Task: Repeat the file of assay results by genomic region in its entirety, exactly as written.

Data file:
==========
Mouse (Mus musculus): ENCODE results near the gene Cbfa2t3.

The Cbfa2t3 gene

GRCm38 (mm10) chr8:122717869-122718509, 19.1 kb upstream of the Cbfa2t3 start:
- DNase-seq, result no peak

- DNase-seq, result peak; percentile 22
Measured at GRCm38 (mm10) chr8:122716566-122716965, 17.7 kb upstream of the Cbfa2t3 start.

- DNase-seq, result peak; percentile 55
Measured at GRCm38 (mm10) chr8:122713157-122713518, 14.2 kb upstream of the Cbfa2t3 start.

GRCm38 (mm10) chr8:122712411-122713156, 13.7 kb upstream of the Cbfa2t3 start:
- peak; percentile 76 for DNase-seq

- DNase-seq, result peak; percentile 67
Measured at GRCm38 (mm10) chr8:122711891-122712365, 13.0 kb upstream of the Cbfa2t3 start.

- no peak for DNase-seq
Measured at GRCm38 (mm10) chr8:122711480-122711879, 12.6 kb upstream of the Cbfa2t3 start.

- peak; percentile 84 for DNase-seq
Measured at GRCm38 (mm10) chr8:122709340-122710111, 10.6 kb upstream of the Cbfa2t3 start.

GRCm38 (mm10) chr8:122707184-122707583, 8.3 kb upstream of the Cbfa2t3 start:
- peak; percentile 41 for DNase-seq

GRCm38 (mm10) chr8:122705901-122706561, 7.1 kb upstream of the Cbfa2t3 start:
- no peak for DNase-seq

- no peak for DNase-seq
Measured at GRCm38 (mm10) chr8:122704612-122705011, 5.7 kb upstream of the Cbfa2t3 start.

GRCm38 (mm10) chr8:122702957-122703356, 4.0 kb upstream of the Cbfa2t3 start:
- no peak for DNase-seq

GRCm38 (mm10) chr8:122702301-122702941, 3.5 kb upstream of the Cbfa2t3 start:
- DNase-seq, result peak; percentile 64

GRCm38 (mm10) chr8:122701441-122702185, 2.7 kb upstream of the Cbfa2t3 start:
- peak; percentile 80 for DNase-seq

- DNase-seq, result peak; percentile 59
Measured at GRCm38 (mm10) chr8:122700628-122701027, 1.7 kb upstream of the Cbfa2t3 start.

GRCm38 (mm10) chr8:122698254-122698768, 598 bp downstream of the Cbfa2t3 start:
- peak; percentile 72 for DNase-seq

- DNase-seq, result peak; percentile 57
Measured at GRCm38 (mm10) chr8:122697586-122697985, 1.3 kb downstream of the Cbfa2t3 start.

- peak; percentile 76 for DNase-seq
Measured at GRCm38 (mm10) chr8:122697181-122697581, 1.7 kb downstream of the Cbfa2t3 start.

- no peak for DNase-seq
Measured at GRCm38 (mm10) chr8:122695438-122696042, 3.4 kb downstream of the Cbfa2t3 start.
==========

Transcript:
Mouse (Mus musculus): ENCODE results near the gene Cbfa2t3.

The Cbfa2t3 gene

GRCm38 (mm10) chr8:122717869-122718509, 19.1 kb upstream of the Cbfa2t3 start:
- DNase-seq, result no peak

- DNase-seq, result peak; percentile 22
Measured at GRCm38 (mm10) chr8:122716566-122716965, 17.7 kb upstream of the Cbfa2t3 start.

- DNase-seq, result peak; percentile 55
Measured at GRCm38 (mm10) chr8:122713157-122713518, 14.2 kb upstream of the Cbfa2t3 start.

GRCm38 (mm10) chr8:122712411-122713156, 13.7 kb upstream of the Cbfa2t3 start:
- peak; percentile 76 for DNase-seq

- DNase-seq, result peak; percentile 67
Measured at GRCm38 (mm10) chr8:122711891-122712365, 13.0 kb upstream of the Cbfa2t3 start.

- no peak for DNase-seq
Measured at GRCm38 (mm10) chr8:122711480-122711879, 12.6 kb upstream of the Cbfa2t3 start.

- peak; percentile 84 for DNase-seq
Measured at GRCm38 (mm10) chr8:122709340-122710111, 10.6 kb upstream of the Cbfa2t3 start.

GRCm38 (mm10) chr8:122707184-122707583, 8.3 kb upstream of the Cbfa2t3 start:
- peak; percentile 41 for DNase-seq

GRCm38 (mm10) chr8:122705901-122706561, 7.1 kb upstream of the Cbfa2t3 start:
- no peak for DNase-seq

- no peak for DNase-seq
Measured at GRCm38 (mm10) chr8:122704612-122705011, 5.7 kb upstream of the Cbfa2t3 start.

GRCm38 (mm10) chr8:122702957-122703356, 4.0 kb upstream of the Cbfa2t3 start:
- no peak for DNase-seq

GRCm38 (mm10) chr8:122702301-122702941, 3.5 kb upstream of the Cbfa2t3 start:
- DNase-seq, result peak; percentile 64

GRCm38 (mm10) chr8:122701441-122702185, 2.7 kb upstream of the Cbfa2t3 start:
- peak; percentile 80 for DNase-seq

- DNase-seq, result peak; percentile 59
Measured at GRCm38 (mm10) chr8:122700628-122701027, 1.7 kb upstream of the Cbfa2t3 start.

GRCm38 (mm10) chr8:122698254-122698768, 598 bp downstream of the Cbfa2t3 start:
- peak; percentile 72 for DNase-seq

- DNase-seq, result peak; percentile 57
Measured at GRCm38 (mm10) chr8:122697586-122697985, 1.3 kb downstream of the Cbfa2t3 start.

- peak; percentile 76 for DNase-seq
Measured at GRCm38 (mm10) chr8:122697181-122697581, 1.7 kb downstream of the Cbfa2t3 start.

- no peak for DNase-seq
Measured at GRCm38 (mm10) chr8:122695438-122696042, 3.4 kb downstream of the Cbfa2t3 start.